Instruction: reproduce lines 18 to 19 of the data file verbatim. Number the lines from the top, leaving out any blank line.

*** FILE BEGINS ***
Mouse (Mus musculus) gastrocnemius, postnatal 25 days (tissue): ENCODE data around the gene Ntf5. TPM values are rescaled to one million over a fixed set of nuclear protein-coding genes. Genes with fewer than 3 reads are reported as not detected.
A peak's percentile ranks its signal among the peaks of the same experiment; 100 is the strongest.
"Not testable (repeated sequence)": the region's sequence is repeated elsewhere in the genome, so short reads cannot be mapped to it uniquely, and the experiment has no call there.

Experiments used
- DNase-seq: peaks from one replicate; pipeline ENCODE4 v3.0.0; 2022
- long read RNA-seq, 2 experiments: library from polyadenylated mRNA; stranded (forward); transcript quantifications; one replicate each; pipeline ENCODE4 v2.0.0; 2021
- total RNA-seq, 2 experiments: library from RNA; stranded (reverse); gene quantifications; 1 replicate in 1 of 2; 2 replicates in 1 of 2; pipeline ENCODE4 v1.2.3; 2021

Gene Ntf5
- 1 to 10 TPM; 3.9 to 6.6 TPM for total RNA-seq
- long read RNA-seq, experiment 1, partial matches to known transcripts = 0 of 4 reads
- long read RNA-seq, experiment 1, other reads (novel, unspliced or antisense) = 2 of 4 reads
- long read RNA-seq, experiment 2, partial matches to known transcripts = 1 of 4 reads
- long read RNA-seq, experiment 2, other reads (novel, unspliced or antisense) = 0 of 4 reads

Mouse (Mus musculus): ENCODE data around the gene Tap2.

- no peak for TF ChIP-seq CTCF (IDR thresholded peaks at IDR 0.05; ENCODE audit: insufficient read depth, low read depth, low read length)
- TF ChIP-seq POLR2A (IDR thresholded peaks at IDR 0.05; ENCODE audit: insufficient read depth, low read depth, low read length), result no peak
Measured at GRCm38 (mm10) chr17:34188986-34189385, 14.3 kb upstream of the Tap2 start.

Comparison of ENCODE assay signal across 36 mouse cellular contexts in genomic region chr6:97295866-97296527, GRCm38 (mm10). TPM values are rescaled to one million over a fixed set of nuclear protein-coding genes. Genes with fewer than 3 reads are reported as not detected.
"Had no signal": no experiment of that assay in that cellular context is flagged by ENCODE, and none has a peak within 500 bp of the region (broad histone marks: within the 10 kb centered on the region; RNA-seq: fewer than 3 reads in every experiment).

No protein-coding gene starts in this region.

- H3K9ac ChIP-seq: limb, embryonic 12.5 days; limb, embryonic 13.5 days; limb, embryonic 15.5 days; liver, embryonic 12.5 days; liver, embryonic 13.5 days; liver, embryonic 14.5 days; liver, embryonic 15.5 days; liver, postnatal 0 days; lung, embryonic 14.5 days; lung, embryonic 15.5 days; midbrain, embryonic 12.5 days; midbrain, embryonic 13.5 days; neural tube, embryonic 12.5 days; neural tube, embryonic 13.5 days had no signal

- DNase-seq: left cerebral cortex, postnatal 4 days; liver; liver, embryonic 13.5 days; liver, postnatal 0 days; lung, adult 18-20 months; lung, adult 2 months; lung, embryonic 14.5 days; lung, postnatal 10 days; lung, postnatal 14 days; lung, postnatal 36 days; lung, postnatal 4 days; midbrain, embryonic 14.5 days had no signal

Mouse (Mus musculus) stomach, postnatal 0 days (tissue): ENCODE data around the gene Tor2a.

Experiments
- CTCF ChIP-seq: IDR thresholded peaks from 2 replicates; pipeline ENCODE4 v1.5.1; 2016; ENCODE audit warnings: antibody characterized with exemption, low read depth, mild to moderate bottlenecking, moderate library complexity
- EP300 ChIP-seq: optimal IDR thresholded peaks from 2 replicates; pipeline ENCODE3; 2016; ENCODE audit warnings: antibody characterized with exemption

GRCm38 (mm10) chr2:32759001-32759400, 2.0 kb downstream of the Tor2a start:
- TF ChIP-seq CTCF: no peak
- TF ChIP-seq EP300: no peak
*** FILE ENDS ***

Comparison of ENCODE assay signal across 36 mouse cellular contexts in genomic region chr6:97295866-97296527, GRCm38 (mm10). TPM values are rescaled to one million over a fixed set of nuclear protein-coding genes. Genes with fewer than 3 reads are reported as not detected.
"Had no signal": no experiment of that assay in that cellular context is flagged by ENCODE, and none has a peak within 500 bp of the region (broad histone marks: within the 10 kb centered on the region; RNA-seq: fewer than 3 reads in every experiment).